With the increasing frequency and intensity of extreme weather events, Hot Spots provides funding to health and community organisations to proactively support their communities. Hot Spots partners gathered together to discuss recent results from their community resilience projects.
Using the Monash Heat Vulnerability Index, the Foundation identified key areas in Melbourne with higher temperatures during heatwaves along with higher levels of socio-economic disadvantage, and invited applications for funding from not-for-profit organisations already working in health and community service sectors.
The Foundation’s Senior Program Manager for Healthy & Resilient Communities Harriet McCallum said that Hot Spots supports collaborations between community health, social service organisations, local government and emergency services in areas requiring more intensive community care during extreme heat.
“We provided funding to enliven in Greater Dandenong and IPC Health in Brimbank. Both organisations have brought together a diverse range of project partners to develop local responses to the health impacts of heatwave. We recognised that these impacts are disproportionately felt by those experiencing disadvantage.
“Our funding provides the backbone support required to enable these community networks to grow and to test their programs.”
In Dandenong, enliven’s project is a collaboration between City of Greater Dandenong, Southern Migrant & Refugee Centre and Bolton Clarke (formerly Royal District Nursing Service). The health promotion activities focused on community members who are vulnerable on days of extreme heat including newly arrived migrants, older people and parents with babies and young children.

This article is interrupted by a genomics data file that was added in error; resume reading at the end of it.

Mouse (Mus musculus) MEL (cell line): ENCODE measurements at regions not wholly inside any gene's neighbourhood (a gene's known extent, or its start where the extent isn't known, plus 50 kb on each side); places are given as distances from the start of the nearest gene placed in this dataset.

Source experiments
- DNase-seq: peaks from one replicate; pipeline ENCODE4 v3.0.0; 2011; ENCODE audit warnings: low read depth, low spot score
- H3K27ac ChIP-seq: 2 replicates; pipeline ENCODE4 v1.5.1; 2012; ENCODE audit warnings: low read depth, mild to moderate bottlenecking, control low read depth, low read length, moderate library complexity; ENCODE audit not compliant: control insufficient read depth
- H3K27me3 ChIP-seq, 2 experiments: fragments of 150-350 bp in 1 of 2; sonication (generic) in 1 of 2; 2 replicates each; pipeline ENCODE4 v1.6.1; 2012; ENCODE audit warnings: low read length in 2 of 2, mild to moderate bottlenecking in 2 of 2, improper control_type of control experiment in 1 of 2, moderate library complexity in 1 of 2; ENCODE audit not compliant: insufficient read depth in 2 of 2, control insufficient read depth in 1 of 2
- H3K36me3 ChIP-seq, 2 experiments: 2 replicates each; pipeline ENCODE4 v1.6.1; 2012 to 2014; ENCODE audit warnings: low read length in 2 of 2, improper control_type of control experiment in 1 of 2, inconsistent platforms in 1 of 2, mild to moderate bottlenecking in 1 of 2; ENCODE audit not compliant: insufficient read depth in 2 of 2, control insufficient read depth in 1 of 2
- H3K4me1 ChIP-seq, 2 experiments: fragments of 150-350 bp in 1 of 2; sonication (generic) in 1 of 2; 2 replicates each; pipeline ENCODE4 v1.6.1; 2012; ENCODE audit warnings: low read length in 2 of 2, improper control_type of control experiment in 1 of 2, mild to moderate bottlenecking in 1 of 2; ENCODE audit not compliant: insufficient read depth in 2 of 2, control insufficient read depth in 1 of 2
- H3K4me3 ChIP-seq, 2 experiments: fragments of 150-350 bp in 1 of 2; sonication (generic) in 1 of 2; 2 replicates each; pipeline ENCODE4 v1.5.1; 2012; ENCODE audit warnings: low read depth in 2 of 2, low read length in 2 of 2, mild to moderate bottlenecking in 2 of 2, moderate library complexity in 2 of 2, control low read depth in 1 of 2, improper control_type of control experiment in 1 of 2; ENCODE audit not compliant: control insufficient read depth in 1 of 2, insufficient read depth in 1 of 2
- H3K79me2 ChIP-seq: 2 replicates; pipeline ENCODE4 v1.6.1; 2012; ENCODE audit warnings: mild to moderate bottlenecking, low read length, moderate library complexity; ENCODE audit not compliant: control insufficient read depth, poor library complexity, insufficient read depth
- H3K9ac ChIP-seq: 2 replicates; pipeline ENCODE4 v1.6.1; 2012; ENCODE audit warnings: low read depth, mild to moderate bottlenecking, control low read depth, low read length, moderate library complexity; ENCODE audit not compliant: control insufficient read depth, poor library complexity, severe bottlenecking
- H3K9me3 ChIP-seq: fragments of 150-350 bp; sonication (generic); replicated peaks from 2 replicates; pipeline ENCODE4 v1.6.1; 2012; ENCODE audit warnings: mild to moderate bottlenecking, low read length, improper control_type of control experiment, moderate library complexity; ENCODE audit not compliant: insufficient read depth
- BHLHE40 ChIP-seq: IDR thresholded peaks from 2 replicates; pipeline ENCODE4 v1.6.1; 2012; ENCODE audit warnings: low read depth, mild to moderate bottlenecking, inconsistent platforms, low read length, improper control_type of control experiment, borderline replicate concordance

IPC Health also focused on younger and older residents, especially those residents with culturally and linguistically diverse (CALD) backgrounds who may not understand health messages in English, to increase heat health literacy and prevent the health impacts caused by extreme heat.
Brimbank City Council’s Environment and Sustainability team has also conducted a heat-mapping project, measuring surface heat temperature. This mapping has identified the areas in St Albans and Sunshine West that need investment for the development of blue (water) and green (trees and vegetation) infrastructure to help cool these areas.
“Hot Spots is an ongoing initiative as part of Lord Mayor's Charitable Foundation Healthy & Resilient Communities and will be scaled-up throughout 2019 and 2020.” – Harriet McCallum